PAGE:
Written by Lucy Reynolds

Arts

Film review: Kingsman: The Secret Service

Suave, action packed and featuring some wonderful performances, Lucy Reynolds has (mostly) excellent things to say about British blockbuster Kingsman: The Secret Service.

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Imagine the love child of James Bond and Ali G and you’re part way to understanding the wonderful mish-mash that is Kingsman: The Secret Service. The latest offering from director Matthew Vaughn (Kick-Ass and X-Men: First Class) and Mark Millar is just about everything that a cinema-goer could want, effortlessly blending British humour with stylish action scenes and gadgets so inventive they make Bond’s Q look like he’s faffing about with sticky-back plastic and toilet rolls.

Emerging from the wonderfully inventive brains of Millar and Dave Gibbons, Kingsman started out as a graphic novel series, akin to other successful adaptations, such as Kick-Ass and Watchmen. The story follows Harry Hart (Colin Firth), a senior gentlemen spy who is charged by his boss, Arthur (Michael Caine), to bring new blood into the Kingsman service by finding a new protege. Remembering his promise to help the family of a colleague who perished in the line of duty, Harry comes face to face with Eggsy (newcomer Taron Egerton), a London wide boy on a fast track to jail. Helping him to get through the gruelling ordeal of the selection process by Kingsman gadget guru Merlin (Mark Strong), Harry teaches Eggsy how to be a proper gent – and a ruthless and efficient killer. With maniacal millionaire Richmond Valentine (Samuel L. Jackson) bidding to take over the technological world with his stunning but deadly bodyguard Gazelle (Sofia Boutella), Hart and Eggsy have to work quickly to save the world from almost apocalyptic chaos.

There is so much to recommend about this film, it’s hard to know where to start. It has the same quintessential British humour and wit as Hot Fuzz or Attack the Block but all the slinky CGI of a Hollywood blockbuster. Some of the action scenes are breathtaking and ultra-violent (if you’ve seen Kick-Ass, you know what to expect).

A niggle: I left feeling mixed about the character of Gazelle, sidekick of arch-villain Valentine. Skilfully played by Sofia Boutella, Gazelle is the most striking character in the film: a beautiful woman who is a double amputee with razors for legs. For a baddie, she kicks major league ass and does it in the most wincingly efficient ways, often making her boss Valentine feel rather queasy due to his inability to deal with blood (what she does at the beginning to an unlucky Kingsman agent is not for the squeamish). Now I love a strong female character, and this movie has a few of them, but it seems that whenever a disabled character is depicted in a film, more often than not they’re a villain; in fact, it’s become a bit cliche. It would be great to see a character like Gazelle as hero instead of antagonist.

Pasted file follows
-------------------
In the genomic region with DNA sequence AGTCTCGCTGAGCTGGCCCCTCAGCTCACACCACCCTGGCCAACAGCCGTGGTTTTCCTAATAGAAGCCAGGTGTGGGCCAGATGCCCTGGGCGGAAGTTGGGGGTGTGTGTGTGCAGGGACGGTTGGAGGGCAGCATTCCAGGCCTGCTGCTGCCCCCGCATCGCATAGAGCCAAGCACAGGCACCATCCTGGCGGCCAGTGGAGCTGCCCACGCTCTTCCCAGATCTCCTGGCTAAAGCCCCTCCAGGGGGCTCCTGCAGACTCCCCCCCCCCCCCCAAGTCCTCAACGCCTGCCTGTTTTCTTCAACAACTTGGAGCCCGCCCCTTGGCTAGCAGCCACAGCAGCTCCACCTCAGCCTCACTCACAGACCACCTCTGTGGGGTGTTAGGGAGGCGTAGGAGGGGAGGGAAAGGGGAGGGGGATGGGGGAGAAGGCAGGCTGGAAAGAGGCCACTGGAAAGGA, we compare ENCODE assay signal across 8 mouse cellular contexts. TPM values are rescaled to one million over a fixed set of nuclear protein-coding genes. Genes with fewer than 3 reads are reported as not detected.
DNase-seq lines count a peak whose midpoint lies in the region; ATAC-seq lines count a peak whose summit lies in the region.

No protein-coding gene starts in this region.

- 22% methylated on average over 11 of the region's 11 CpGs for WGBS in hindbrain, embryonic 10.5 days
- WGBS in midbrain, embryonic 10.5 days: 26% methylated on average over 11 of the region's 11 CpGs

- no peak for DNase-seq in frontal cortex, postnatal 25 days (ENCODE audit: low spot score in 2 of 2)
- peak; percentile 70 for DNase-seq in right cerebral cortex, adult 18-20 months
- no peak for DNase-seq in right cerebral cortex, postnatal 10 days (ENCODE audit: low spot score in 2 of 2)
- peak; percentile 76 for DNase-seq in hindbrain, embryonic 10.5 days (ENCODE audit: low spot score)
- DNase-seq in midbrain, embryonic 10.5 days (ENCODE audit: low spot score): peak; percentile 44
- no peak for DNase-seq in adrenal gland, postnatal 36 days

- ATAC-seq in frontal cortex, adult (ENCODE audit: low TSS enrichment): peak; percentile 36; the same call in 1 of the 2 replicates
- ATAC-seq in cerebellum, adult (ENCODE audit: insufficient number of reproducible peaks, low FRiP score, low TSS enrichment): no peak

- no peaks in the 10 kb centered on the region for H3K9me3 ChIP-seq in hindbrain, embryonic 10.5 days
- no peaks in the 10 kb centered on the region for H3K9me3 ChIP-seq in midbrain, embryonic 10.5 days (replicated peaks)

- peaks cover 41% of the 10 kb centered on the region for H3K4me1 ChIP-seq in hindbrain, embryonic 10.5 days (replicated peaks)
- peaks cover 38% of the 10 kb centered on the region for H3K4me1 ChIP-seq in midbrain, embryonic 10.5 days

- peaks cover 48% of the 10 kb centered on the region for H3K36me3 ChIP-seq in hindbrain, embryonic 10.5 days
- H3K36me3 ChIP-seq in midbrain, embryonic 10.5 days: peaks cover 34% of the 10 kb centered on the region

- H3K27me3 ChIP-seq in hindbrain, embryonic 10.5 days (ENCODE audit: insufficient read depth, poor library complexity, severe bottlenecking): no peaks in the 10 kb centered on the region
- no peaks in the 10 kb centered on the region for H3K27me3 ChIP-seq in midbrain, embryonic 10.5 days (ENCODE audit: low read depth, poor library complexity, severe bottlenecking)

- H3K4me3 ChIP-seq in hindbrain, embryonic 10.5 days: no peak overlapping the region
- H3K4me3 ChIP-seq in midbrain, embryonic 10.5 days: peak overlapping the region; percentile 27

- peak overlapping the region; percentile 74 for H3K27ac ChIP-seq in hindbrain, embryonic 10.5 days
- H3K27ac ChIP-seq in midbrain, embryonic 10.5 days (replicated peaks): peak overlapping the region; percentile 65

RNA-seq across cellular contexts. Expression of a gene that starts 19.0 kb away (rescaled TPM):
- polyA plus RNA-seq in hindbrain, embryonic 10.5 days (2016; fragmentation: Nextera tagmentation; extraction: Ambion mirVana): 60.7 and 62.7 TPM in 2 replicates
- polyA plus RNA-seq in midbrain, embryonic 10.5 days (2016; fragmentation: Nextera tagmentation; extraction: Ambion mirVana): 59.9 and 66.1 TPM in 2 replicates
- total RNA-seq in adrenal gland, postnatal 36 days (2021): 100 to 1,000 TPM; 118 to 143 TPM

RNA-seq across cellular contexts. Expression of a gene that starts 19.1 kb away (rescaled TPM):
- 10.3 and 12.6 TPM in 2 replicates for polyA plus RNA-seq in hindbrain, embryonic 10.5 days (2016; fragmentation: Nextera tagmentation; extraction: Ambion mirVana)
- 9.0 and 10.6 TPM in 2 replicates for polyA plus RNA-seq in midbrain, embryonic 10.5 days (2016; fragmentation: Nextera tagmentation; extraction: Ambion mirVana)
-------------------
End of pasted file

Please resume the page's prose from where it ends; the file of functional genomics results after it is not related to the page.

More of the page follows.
The only other element I found a little hard to believe were some of Colin Firth’s fight scenes, as the CGI was too obvious. I know he’s in 50s but they could have made it slightly more realistic. That said, neither of these points detract from what is, overall, a fantastically entertaining film.

Samuel L. Jackson plays the lisping villain with aplomb (Jackson had a lisp as a child and lost it when he started acting, fact fans) and Colin Firth is, as always, charming and engaging as the elegant, eloquent Harry Hart. Stand-out performances come from Mark Strong and Taron Egerton. Truly one of Britain’s best character actors – you’ll recognise him even if you don’t know the name – Strong plays a very convincing Scot as technological wizard, Merlin. Egerton is incredibly charismatic as the streetwise Eggsy, and pulls off the London street kid accent perfectly (not bad for a boy from Aberystwyth). Over the course of the film, he transforms from scruffy troubled teen to suited-and-booted secret agent, with the audience rooting for him all the way.

The soundtrack is as eclectic as the film, with Take That, Dizzee Rascal, Dire Straits and Rudimental in the mix. Sartorial style, scorching action and brilliant performances make this wholly British film well worth a view.

Kingsman: The Secret Service is on general release today.

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Written by Lucy Reynolds

Lucy is a teacher whose dream as a child was to be WWE Wrestling Champion. That dream is still alive.